Over the last several weeks, InformationWeek has been covering the trial of a former UBS PaineWebber systems administrator, Roger Duronio, who's accused of writing and setting off a highly destructive logic bomb at his former employer as revenge for not receiving the maximum yearly bonus. The government prosecution contends that Duronio was not only looking to wreak havoc, but also to profit by purchasing securities whose value would rise if the company's stock went down--the theory being that the company's stock would tank as a result of the security problem that prevented traders from doing their work.The trial provides an enlightening perspective on the damage such attacks can cause, as well as other security lessons that all IT organizations must learn if they're going to avoid becoming victims. My top seven:
- If you want to make it as difficult as humanly possible for hackers--whether employees or outsiders--to ply their trade, your company needs to have bulletproof security policies and practices. That may seem extremely obvious, but in the course of this trial, UBS employees acknowledged that 40 systems administrators in the company's data center used the same password for root--or all-encompassing--access to the company's network. The defense has been aggressively pouncing on this as an indicator of porous security that left the network vulnerable to attack, and it's tough to argue that point. In addition, 20% of the servers affected by the attack had inadequate data backup--not the smartest move for a company whose lifeblood, stock trading, requires data access.
- Don't underestimate the measures a hacker or person seeking revenge will go to in order to prove their point or carry out their plan. In this case, the sophistication of the logic bomb's author has come into question, but one point is undeniable: The person responsible methodically placed the trigger that set off the logic bomb on every affected server two times to maximize the chances it would wreak havoc. Sophisticated or not, the plan did immense damage, just as the attacker hoped it would.
- You can't be too wary of disgruntled or otherwise suspicious employees. Sure, we'd all be pissed off if our bonus came up $15,000 to $20,000 short. That's not chump change, even for someone making a base salary of $125,000 per year, as the defendant was. But how many of us would be willing to risk our future, our reputation, the reputation of our families, and a lengthy jail stay over that amount of money? Duronio was prepared to do so, if the prosecution's account is accurate.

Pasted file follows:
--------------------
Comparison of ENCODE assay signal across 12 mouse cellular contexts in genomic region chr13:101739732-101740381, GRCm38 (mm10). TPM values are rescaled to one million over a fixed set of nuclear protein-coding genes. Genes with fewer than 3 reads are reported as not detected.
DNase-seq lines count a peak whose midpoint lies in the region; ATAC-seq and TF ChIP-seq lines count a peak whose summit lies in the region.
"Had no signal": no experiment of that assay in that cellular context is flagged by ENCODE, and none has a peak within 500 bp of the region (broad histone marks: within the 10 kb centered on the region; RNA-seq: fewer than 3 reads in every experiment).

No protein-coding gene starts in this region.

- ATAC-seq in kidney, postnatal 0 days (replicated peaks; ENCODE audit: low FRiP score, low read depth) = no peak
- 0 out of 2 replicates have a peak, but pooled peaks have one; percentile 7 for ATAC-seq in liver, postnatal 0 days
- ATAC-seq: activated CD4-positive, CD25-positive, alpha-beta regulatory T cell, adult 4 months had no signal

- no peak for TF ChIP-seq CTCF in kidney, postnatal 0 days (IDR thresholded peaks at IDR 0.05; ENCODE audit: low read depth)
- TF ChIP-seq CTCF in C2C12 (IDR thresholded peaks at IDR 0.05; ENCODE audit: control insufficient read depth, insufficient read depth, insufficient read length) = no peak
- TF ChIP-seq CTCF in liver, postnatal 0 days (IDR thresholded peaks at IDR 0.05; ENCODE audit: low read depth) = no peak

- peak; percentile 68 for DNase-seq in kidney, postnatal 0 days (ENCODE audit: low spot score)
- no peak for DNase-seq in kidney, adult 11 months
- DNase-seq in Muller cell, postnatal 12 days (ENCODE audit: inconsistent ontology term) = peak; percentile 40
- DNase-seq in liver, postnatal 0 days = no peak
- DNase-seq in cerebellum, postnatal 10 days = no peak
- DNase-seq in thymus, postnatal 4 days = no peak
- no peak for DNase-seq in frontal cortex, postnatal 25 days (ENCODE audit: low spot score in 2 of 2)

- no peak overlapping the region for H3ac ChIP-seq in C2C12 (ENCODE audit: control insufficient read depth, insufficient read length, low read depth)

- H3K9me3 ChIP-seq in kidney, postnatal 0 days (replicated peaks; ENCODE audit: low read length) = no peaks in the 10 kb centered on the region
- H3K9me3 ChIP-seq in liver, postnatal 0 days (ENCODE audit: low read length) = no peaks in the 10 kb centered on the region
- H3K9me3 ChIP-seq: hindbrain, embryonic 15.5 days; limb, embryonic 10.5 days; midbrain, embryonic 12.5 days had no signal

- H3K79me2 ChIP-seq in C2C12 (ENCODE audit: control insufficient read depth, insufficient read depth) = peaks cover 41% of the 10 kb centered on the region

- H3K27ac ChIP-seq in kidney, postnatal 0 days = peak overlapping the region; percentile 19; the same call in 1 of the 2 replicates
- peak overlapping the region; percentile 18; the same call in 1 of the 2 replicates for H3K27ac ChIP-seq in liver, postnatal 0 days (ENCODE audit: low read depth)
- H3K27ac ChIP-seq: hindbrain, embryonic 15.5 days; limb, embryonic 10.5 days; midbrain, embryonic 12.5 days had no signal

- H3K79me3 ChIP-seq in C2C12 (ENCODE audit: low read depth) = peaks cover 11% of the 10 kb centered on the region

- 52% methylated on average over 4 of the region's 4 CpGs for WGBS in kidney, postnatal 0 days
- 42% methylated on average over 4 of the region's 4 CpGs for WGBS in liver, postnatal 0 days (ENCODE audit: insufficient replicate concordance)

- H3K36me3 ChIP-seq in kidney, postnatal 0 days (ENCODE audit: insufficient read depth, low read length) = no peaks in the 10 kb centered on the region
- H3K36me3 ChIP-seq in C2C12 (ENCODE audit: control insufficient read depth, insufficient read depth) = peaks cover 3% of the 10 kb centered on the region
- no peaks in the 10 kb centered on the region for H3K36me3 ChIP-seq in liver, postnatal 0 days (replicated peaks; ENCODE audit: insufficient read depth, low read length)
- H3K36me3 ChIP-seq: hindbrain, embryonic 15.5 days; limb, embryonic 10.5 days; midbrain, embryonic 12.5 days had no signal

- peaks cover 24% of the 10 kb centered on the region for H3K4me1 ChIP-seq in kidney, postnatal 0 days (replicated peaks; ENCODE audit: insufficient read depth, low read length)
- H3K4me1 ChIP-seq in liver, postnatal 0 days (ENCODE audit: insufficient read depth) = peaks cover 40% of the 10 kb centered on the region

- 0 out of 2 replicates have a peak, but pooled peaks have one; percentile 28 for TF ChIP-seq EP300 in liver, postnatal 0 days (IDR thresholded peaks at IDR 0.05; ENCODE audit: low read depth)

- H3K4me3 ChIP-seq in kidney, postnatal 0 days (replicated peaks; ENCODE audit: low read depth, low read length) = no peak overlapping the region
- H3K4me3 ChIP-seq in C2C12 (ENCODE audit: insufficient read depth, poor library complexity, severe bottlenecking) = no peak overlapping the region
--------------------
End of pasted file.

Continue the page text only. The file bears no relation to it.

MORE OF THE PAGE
- The effects of a major attack can be far-reaching and long-lasting, even after the forensics pros have gone home and the remediation work is done. By the admission of UBS's own IT pros in trial testimony, on March 4 (the date of the attack), for two or three years later, they took critical servers offline to avoid the affects of any lingering malicious code. Also by UBS's own account, the effects are still felt today, more than four years later.
- Even a hacker who's successful at damaging systems and impairing business can be susceptible to stupid behavior that points back to him or her. We don't yet know whether Duronio is guilty, but the existence of hard-copy printouts of malicious code in his home is likely to weigh heavily on the jury.
- When it comes to security--and in fact all IT work--choose your vendors carefully. The defense has been hammering away at UBS's use of @Stake after the attack, in part because it employed well-known hackers. It's entirely possible, even likely, that @Stake is totally on the up and up. Perhaps UBS was fully aware of the hacking backgrounds of some employees and considered those backgrounds when hiring @Stake. Let's hope that was the case.
- IT security problems--aside from the direct financial damage to a business--can be a public relations nightmare for any company, and even worse for a financial services firm. UBS's PR organization must be eagerly awaiting the day this trial is over and no longer in the news. No matter how well-meaning and even well-run its IT operations may have been, the trial isn't casting that organization in a positive light.